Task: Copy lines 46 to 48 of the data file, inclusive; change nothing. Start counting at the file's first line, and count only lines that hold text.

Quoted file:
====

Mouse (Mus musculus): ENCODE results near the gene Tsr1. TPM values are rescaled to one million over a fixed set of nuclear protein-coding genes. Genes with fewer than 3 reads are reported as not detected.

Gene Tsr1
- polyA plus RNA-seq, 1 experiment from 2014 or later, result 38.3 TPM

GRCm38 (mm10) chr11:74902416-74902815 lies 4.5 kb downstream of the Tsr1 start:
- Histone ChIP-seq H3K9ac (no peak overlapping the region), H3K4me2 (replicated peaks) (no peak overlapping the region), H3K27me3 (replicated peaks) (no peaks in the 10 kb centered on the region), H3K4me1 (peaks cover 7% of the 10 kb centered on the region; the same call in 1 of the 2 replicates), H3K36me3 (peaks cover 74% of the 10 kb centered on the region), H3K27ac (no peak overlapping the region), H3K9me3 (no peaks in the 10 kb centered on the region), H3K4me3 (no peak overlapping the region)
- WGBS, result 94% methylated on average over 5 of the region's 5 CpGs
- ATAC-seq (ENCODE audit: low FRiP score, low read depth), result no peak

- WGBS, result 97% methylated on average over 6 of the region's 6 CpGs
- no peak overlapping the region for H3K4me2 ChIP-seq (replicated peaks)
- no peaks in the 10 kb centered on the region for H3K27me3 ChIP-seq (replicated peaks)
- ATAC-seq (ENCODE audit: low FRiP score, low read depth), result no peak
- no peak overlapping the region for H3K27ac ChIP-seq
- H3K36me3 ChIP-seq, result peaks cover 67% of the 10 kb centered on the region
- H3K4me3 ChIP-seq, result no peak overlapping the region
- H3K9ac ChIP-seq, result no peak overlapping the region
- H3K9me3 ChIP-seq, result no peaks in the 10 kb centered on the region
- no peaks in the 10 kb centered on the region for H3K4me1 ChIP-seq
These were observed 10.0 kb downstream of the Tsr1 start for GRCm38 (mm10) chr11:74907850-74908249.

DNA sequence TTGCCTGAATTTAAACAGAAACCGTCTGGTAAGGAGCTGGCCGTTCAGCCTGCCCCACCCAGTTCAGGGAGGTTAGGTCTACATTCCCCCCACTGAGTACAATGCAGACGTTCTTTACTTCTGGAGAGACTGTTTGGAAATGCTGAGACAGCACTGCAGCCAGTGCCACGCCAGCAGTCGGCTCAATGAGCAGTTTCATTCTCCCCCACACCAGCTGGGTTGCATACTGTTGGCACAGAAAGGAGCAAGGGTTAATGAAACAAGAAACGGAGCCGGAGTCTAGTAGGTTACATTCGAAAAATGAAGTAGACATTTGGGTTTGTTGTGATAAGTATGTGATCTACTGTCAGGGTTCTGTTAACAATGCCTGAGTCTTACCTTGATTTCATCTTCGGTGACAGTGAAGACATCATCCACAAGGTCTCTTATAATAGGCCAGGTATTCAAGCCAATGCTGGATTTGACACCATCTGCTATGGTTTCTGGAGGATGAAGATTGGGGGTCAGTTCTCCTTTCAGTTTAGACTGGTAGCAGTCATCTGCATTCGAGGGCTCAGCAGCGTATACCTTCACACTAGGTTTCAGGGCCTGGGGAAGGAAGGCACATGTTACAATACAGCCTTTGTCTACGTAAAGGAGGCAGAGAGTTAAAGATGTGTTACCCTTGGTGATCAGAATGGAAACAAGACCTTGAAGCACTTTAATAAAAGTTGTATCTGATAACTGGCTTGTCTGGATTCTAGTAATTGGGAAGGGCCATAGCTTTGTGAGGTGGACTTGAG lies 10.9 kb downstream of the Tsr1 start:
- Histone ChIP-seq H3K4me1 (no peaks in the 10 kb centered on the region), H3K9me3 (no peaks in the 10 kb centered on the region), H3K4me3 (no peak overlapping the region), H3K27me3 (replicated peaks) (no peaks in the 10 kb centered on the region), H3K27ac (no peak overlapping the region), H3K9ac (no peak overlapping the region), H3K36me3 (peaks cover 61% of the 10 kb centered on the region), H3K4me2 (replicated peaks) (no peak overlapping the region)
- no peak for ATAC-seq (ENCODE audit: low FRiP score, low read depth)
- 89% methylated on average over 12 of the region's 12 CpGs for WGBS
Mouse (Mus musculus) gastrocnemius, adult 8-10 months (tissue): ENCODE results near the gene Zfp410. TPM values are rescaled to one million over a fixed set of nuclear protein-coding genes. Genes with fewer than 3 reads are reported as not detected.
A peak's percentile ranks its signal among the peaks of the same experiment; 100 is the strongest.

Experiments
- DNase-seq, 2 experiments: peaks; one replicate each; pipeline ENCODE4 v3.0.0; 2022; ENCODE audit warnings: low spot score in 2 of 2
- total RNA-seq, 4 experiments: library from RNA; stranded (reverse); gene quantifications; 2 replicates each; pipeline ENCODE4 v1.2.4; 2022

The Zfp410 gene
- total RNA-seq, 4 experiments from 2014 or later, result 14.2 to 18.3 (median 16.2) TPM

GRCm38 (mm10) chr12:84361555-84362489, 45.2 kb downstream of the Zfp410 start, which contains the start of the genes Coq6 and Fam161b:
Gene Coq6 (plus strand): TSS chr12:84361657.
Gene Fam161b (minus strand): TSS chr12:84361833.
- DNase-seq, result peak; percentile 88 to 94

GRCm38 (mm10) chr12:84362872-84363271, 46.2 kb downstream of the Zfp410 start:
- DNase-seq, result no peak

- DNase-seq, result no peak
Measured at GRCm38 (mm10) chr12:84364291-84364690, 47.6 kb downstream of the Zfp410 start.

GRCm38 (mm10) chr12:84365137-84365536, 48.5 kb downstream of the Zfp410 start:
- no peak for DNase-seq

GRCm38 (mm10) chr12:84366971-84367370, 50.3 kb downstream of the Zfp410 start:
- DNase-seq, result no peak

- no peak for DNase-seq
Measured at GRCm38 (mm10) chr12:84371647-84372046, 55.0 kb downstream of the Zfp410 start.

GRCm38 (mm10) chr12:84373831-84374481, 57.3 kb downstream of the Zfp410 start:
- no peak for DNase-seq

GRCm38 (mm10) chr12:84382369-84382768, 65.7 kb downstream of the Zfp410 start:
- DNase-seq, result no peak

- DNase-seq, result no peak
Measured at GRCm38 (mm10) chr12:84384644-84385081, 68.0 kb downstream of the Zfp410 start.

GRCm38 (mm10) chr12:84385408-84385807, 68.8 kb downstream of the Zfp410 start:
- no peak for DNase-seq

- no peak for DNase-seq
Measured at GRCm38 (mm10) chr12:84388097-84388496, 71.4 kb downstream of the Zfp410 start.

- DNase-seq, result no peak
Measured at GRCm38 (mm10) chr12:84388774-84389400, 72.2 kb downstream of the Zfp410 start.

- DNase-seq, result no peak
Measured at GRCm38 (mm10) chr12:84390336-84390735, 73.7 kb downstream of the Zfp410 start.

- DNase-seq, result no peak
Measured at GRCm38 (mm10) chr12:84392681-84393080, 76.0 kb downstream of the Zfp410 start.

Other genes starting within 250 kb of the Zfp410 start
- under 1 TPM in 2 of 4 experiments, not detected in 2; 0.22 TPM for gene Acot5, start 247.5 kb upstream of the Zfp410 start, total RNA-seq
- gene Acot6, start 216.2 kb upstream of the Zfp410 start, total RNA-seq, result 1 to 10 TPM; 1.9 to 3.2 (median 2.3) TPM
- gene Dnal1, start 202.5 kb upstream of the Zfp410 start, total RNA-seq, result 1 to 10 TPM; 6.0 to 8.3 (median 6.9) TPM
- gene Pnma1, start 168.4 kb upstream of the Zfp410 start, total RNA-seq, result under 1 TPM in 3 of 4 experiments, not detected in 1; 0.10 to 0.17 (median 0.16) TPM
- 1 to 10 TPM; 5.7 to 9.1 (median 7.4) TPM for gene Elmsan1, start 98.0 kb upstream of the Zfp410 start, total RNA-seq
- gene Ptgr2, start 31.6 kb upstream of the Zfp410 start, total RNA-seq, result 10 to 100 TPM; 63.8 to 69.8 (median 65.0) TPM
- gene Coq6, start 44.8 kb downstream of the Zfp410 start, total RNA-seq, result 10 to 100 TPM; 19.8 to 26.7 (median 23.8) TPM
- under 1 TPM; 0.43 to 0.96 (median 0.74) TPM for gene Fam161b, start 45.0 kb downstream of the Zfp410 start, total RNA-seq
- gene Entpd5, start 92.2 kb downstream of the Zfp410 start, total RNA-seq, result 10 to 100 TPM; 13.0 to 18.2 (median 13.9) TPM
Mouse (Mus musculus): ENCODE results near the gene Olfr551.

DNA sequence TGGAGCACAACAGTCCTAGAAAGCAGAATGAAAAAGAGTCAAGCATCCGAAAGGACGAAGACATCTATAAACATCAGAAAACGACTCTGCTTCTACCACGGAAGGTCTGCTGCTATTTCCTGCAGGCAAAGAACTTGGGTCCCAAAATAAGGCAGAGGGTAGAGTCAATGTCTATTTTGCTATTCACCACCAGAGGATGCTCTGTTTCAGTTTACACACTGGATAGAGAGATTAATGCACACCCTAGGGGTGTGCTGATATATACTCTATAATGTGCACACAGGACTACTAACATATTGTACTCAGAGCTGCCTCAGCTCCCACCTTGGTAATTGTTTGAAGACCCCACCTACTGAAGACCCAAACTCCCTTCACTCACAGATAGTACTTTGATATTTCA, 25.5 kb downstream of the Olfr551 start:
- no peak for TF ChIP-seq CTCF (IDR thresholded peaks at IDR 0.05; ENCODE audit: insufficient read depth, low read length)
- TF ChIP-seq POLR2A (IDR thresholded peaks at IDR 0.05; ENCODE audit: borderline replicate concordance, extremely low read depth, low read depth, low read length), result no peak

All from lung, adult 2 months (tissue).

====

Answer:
GRCm38 (mm10) chr12:84382369-84382768, 65.7 kb downstream of the Zfp410 start:
- DNase-seq, result no peak

- DNase-seq, result no peak